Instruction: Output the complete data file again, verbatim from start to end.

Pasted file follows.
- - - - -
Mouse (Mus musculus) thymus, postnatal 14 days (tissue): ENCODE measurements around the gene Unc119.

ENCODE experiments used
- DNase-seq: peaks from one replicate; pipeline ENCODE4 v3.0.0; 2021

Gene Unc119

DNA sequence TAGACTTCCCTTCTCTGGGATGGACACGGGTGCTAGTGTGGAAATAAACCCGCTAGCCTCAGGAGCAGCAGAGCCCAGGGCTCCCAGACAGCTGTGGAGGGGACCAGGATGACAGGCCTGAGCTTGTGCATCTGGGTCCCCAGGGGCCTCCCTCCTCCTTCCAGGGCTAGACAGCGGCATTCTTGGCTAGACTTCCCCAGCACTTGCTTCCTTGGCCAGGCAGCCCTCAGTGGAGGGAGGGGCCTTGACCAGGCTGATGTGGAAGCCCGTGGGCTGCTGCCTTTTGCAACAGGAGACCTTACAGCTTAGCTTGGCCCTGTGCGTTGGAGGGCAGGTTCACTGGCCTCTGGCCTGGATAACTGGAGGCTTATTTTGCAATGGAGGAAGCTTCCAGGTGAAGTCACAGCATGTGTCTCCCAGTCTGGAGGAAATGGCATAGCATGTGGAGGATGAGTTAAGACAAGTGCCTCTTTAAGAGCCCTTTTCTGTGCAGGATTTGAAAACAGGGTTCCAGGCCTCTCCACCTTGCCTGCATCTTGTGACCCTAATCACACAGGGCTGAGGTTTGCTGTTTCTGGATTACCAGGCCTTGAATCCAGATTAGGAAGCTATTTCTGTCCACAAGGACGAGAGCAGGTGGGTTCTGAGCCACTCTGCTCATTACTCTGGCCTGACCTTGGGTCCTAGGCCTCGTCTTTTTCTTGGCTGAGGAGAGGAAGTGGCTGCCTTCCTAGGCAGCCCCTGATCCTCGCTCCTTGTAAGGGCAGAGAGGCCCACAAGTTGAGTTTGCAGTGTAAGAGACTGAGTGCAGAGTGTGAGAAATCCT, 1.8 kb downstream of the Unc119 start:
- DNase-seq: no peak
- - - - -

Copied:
Mouse (Mus musculus) thymus, postnatal 14 days (tissue): ENCODE measurements around the gene Unc119.

ENCODE experiments used
- DNase-seq: peaks from one replicate; pipeline ENCODE4 v3.0.0; 2021

Gene Unc119

DNA sequence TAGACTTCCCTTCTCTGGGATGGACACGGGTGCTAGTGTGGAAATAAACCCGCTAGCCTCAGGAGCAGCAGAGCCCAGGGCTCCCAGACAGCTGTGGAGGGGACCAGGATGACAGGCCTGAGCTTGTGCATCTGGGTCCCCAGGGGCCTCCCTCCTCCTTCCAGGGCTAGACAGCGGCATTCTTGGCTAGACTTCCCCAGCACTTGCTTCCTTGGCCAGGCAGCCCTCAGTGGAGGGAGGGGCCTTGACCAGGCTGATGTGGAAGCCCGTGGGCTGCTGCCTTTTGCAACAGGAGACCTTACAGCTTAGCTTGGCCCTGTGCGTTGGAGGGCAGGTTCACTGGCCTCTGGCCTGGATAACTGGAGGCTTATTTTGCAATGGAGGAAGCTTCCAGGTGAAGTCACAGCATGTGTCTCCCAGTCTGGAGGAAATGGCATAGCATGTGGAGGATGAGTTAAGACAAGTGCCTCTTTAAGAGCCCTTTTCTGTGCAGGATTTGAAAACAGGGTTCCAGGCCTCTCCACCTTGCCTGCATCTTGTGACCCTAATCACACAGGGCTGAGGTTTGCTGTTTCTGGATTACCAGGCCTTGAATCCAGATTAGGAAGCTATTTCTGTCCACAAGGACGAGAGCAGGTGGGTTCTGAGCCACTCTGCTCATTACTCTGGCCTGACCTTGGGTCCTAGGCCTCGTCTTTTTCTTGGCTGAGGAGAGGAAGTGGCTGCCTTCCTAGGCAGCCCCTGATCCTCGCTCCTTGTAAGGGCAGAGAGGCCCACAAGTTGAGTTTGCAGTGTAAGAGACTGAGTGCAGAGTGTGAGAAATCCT, 1.8 kb downstream of the Unc119 start:
- DNase-seq: no peak